CSS Grid is an insanely powerful new technology for the web. It's not really new, but a lot of people don't really understand fully how to use it.
My advice to first-time info product creators:— Daniel Vassallo (@dvassallo) July 26, 2020
1. Start with a very small product.
2. Choose a topic you know well that will almost write itself. Avoid doing research.
3. Timebox production to 2 weeks.
4. Charge $10.
5. Promote it!
All the lessons are in #5. Best of luck!
Basically it was a push to create some sort of informational product that you can sell, only give yourself 2 weeks to finish it, and sell it for $10. Seemed like a pretty decent challenge to partake in.
Given the limited time span I had to pick something I was already pretty knowledgeable about, so I knew it was going to be based around CSS. I'd had the idea of doing a book about CSS Grid for a while and then I got invited to do the #2WeekProduct challenge I figured that was a pretty great time to do it.
It started life as the "Untitled CSS Grid Ebook" before I settled on "The Grid Gospel". I didn't want to get too hung up on the name and the branding before I'd even wrote the thing, but I still wanted to tweet about it to build hype.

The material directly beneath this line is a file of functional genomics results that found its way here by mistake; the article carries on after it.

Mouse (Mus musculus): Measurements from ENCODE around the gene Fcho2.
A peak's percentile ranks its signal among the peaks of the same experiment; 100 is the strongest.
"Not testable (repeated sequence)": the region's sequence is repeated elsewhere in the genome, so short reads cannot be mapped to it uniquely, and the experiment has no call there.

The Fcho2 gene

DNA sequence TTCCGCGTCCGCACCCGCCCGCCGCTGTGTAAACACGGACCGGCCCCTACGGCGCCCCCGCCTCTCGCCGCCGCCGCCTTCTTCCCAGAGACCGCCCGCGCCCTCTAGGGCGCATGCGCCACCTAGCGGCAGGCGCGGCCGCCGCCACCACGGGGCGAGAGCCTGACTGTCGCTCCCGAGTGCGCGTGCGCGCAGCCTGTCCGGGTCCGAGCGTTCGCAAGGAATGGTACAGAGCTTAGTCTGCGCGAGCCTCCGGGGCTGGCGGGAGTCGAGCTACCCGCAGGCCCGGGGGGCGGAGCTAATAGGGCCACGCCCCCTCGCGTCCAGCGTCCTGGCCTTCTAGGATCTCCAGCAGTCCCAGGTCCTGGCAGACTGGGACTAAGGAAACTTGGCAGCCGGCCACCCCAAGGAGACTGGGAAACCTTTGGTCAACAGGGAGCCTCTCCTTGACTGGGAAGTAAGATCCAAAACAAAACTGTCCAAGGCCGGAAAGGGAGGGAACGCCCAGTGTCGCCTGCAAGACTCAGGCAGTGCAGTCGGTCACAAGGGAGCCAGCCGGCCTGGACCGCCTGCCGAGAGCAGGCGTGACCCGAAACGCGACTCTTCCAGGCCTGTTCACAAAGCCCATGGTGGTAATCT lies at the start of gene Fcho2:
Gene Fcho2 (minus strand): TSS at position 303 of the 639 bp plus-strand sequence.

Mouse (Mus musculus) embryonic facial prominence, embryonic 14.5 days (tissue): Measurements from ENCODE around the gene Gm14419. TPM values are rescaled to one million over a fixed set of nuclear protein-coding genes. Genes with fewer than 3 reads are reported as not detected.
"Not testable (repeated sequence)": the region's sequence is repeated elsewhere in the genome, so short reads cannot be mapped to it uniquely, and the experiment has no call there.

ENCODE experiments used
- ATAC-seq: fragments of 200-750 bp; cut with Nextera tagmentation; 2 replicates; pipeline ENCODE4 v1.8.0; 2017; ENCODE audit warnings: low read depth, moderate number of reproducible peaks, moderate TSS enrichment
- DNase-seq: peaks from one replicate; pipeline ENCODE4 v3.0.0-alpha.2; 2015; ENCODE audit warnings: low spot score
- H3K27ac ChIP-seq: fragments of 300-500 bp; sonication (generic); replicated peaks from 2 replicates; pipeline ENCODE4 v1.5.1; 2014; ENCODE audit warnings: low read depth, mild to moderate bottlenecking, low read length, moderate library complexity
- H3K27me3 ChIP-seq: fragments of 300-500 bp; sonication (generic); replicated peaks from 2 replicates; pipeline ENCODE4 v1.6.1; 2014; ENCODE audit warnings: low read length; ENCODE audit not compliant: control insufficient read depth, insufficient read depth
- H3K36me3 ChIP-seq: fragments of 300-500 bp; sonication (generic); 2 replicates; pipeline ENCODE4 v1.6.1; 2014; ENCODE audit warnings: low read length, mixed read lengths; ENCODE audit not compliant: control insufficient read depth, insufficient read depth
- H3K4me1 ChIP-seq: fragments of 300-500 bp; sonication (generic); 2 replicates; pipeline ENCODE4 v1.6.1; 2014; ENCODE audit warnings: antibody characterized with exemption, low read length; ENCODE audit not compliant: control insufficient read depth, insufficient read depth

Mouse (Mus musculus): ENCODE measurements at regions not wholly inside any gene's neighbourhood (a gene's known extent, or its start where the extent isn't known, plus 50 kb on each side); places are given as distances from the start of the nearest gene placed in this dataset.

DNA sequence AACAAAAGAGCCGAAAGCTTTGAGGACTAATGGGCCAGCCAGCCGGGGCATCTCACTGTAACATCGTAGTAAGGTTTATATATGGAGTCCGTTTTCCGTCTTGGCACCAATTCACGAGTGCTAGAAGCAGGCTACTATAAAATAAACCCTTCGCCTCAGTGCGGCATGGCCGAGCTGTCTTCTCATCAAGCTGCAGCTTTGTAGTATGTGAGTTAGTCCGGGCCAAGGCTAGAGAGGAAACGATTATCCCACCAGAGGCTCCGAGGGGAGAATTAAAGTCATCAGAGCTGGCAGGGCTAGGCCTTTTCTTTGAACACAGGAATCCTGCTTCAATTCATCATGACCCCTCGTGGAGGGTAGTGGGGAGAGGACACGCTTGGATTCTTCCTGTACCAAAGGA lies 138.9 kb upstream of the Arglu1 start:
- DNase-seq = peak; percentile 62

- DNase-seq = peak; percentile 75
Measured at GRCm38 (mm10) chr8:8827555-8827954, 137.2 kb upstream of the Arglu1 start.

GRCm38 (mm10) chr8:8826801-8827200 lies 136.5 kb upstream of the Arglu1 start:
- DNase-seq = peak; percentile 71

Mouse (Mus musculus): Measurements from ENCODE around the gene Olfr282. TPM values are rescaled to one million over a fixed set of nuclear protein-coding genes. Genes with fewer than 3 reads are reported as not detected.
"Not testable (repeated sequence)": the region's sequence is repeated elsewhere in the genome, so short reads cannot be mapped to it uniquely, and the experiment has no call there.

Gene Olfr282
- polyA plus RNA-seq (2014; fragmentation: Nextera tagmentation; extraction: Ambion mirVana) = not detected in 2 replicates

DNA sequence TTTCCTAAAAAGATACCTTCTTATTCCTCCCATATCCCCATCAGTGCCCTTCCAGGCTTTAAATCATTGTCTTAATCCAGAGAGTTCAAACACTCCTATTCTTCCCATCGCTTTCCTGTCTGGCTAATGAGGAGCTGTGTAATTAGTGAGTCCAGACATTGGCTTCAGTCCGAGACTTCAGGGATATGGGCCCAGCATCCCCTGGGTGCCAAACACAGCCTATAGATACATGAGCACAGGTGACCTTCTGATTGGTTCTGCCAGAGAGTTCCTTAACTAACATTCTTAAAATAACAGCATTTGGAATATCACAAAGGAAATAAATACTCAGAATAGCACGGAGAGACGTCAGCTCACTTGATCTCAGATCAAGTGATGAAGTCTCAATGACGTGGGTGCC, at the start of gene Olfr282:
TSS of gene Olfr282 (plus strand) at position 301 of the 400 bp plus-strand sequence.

Here's the Twitter thread I kept of my progress over the 2 weeks.
Starting TODAY, I'm taking part in a 2 week Info Product Challenge.— Jack Harner 🚀 (@JackHarner) September 5, 2020
Over the next 14 days I'll be developing an e-book tentatively titled:
"Untitled CSS Grid E-Book"
👇🏽 Follow Along 👇🏽 https://t.co/P3nVgUQ9ul
I had originally planned to launch on Friday, the 14th day of the challenge. However it was Wednesday and I knew the book wasn't going to be ready. I pushed my launch back to Monday in order to give myself the weekend to really get everything in a place where I felt comfortable taking people's money.
I was disappointed with myself, but a few days late is better than not launching at all.
Just thinking back on everything, here are a few things I would change about the experience.
- There were several days where life happened, and I made 0 progress on the book. I tried not to beat myself up about it, but if I had done at least 1 or 2 things on those days anyway, I probably would've launched on time.
- Build more hype around the product, but as my audience grows that will get easier.
- Have a better plan of what needs done with specific micro (daily) deadlines. Keep the train moving.
At the end of the day, I didn't really expect anyone to buy it, and now that people have, I'm blown away! It was nice to finally finish something and I feel like having that self imposed deadline was really helpful in pushing the project forward. Most of my work these days have been pretty free-form so it was nice having some structure.